Surely, the case of the ICC-indictee Omar al Basher is one more on the list of wanted leaders for crimes against humanity. He now feels at home in Kigali, despite the ICC contacting Rwandan officials to arrest him as a criminal wanted for crimes against humanity. Since Kagame himself some day is likely to be on the dock, it is unlikely he would hand him over to The Hague.
Louise Mushikwabo, Rwanda’s Foreign Minister, confirming that Omar al-Bashir would be attending the summit said “Rwanda as a country was not against justice, [but] when justice is politicized, we have to think twice”, which is an apparent reference to the fact that al-Bashir would not be arrested in Rwanda.
If a criticism is to be leveled at the ICC, it would not be the tired allegation of why African war lords are its main targets. There is nothing like that on this blog. That is the excuse of the violators of Africans’ human rights, campaign against the ICC out of fear for their crimes of impunity.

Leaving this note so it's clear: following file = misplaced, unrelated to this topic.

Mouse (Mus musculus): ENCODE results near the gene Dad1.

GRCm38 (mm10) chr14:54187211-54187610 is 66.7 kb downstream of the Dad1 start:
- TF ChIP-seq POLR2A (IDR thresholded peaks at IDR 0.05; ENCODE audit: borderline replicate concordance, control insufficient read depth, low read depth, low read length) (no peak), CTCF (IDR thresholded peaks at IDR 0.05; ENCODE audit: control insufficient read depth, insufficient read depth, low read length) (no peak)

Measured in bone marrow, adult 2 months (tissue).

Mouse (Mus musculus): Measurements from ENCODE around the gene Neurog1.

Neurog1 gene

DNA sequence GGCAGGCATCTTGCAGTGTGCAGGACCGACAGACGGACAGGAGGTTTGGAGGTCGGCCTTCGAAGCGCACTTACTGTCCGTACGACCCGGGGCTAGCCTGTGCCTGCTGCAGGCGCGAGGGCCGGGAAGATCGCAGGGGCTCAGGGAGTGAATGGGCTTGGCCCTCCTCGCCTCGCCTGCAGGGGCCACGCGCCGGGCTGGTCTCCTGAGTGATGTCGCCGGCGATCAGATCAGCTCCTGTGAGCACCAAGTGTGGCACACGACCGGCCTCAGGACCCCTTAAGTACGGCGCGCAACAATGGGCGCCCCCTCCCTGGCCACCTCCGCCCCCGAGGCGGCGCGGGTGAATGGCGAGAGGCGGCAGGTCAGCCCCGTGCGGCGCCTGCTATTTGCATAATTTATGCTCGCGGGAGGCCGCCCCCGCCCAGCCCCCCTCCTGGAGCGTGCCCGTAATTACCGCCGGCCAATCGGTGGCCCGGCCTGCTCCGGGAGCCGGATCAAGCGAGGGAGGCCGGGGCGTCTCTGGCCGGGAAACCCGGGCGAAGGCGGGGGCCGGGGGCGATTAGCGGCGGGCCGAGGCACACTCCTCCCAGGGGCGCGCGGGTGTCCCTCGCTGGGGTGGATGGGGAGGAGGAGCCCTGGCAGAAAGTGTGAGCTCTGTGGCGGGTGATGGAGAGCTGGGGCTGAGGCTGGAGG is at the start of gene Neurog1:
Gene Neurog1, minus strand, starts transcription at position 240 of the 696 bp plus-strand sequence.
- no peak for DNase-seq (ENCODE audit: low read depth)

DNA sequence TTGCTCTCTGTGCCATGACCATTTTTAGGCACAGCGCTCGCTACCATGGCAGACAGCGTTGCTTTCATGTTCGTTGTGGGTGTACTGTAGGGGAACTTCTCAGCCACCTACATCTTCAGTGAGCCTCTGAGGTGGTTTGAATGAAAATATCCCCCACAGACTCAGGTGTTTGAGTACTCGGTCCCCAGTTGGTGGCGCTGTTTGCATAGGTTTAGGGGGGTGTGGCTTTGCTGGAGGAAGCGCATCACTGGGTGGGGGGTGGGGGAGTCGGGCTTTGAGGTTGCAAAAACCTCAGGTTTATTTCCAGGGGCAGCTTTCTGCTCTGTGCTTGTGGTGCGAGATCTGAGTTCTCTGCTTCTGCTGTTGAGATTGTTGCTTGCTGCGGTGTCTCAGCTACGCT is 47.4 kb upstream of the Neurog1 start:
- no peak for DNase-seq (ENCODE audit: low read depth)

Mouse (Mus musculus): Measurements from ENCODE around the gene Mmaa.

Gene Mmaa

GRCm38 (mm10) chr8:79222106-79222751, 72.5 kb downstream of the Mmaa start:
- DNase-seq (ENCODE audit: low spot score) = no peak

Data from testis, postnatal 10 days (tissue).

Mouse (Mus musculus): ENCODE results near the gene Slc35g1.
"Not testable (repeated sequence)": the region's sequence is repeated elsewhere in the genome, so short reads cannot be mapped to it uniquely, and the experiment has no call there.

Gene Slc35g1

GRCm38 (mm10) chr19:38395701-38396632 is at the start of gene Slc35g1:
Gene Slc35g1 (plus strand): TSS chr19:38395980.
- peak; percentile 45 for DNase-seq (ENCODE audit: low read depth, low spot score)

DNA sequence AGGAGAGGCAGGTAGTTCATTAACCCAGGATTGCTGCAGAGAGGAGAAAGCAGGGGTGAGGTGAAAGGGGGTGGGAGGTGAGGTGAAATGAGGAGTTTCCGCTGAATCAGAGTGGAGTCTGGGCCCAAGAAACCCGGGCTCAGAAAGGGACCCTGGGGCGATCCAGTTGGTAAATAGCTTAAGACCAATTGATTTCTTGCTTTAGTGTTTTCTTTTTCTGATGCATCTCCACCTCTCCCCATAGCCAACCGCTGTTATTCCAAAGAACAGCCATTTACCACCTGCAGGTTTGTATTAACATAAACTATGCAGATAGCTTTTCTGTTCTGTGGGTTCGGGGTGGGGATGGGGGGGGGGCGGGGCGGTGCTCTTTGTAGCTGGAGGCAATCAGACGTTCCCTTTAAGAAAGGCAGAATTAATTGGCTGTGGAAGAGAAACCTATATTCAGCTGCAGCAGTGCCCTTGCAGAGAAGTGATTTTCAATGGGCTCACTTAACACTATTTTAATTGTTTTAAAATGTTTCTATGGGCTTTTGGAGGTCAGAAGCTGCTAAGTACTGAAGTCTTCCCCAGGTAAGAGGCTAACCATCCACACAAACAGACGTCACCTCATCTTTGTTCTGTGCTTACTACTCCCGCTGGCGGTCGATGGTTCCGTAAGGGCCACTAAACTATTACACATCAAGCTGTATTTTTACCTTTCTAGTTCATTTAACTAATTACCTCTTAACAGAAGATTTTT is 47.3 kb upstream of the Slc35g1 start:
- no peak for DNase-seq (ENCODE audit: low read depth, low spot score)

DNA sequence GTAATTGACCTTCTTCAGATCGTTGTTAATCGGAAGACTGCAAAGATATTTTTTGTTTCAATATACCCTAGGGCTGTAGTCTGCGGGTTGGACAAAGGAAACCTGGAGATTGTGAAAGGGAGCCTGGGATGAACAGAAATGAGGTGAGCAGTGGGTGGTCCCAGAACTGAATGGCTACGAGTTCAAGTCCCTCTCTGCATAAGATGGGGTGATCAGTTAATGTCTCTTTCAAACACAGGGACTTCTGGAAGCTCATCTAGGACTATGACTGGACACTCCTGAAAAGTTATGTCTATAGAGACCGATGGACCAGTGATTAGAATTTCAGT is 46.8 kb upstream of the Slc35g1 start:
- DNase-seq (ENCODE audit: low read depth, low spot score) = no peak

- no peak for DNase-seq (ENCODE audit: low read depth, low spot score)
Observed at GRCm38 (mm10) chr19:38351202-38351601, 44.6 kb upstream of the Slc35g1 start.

Instead, we would blame the ICC for its failure not to zoom on the crimes of the Tigrai Pople’s Liberation Front (TPLF) butchers in Ethiopia. Through the years, they have been accused of massacring Ethiopians in the Ogaden, Gambella, now in Oromia and Gondar. By their latest admission, they have been responsible for the assassination of 400 Ethiopians in six months of public protests.
Is the ICC waiting for all non-Tigreans to be wiped out of the country?
The International Criminal Court (ICC) has come under fire at the ongoing African Union Summit for allegedly failing to uphold principles of the international justice system.
The Hague-based court was accused by AU officials of bias toward African countries and lacking fairness.
Dr. Joseph Chilengi, the Presiding Officer of the Economic, Social and Cultural Council (ECOSOCC) of the Union, said that the ICC has failed to adhere to international justice system.
“Europeans would like to impose their solutions such as ICC on Africa. It is clear that ICC is part of the problem of the international justice system. It is a problem rather than a solution,” Dr. Chilengi said.